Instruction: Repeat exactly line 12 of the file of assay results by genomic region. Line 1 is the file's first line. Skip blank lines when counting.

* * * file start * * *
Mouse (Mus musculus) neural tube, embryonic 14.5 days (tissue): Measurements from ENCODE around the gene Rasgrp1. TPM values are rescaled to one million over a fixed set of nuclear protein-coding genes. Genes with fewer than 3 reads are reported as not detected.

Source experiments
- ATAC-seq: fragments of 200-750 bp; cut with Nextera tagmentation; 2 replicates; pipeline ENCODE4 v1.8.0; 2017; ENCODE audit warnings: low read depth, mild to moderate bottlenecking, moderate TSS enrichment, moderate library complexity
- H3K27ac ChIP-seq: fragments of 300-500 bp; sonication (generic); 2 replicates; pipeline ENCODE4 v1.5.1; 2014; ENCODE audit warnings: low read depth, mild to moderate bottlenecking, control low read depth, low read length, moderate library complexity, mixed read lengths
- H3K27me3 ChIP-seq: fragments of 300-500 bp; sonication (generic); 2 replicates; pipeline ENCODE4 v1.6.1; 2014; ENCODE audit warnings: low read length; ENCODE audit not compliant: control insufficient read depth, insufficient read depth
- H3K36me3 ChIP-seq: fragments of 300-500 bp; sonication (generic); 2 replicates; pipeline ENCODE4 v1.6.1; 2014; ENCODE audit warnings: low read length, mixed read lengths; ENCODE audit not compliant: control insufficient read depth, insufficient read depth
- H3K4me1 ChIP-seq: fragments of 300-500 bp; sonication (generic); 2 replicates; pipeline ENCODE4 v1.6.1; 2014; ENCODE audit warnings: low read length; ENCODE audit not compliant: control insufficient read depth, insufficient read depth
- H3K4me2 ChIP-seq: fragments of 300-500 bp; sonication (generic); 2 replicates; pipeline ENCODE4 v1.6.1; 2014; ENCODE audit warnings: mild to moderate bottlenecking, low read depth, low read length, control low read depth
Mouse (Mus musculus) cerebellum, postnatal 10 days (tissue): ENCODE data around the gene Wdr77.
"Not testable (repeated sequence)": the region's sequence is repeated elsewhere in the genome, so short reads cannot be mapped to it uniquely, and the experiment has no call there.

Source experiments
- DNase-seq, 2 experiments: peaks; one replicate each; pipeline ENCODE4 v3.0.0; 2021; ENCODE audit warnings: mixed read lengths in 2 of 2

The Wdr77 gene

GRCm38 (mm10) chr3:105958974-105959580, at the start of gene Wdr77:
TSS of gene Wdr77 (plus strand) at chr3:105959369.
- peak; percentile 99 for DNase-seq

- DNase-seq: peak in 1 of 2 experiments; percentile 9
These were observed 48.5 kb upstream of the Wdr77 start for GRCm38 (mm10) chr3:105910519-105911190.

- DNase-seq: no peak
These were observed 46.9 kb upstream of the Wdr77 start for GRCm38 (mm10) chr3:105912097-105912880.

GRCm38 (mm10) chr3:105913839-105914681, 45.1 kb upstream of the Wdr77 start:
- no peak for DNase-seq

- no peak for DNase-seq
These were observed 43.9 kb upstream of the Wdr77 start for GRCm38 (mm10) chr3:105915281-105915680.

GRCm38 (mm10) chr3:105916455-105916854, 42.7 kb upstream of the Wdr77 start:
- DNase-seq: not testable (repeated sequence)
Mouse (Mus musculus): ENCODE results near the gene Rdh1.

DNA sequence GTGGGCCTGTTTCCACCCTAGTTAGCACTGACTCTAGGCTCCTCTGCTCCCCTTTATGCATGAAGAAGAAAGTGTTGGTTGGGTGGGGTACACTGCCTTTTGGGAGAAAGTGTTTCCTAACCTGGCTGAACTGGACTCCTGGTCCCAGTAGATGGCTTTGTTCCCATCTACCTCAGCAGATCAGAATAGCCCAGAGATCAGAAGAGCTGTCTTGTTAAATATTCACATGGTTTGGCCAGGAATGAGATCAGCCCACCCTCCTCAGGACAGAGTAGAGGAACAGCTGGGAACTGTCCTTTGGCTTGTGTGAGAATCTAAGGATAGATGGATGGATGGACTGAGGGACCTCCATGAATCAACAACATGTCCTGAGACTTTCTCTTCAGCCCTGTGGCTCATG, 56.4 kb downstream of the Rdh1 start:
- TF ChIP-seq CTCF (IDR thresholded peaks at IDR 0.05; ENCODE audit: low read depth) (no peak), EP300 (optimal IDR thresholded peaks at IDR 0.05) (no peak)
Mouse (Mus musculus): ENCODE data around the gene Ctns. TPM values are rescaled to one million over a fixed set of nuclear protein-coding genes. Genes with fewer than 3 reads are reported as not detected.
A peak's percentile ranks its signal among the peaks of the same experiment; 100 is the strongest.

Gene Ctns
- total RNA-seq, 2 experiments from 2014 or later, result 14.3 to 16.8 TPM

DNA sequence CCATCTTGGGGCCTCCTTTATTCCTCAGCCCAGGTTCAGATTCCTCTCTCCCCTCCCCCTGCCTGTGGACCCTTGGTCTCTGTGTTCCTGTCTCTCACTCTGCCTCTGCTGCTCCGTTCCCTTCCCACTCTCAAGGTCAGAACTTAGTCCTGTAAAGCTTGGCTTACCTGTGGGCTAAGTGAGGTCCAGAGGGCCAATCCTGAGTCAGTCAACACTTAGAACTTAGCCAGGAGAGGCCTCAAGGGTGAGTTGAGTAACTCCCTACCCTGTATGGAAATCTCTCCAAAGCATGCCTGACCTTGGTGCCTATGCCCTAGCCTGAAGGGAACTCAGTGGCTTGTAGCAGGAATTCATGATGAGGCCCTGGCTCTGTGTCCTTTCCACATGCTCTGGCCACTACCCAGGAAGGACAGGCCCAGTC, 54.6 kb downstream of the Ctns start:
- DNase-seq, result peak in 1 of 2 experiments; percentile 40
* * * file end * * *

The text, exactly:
- DNase-seq, 2 experiments: peaks; one replicate each; pipeline ENCODE4 v3.0.0; 2021; ENCODE audit warnings: mixed read lengths in 2 of 2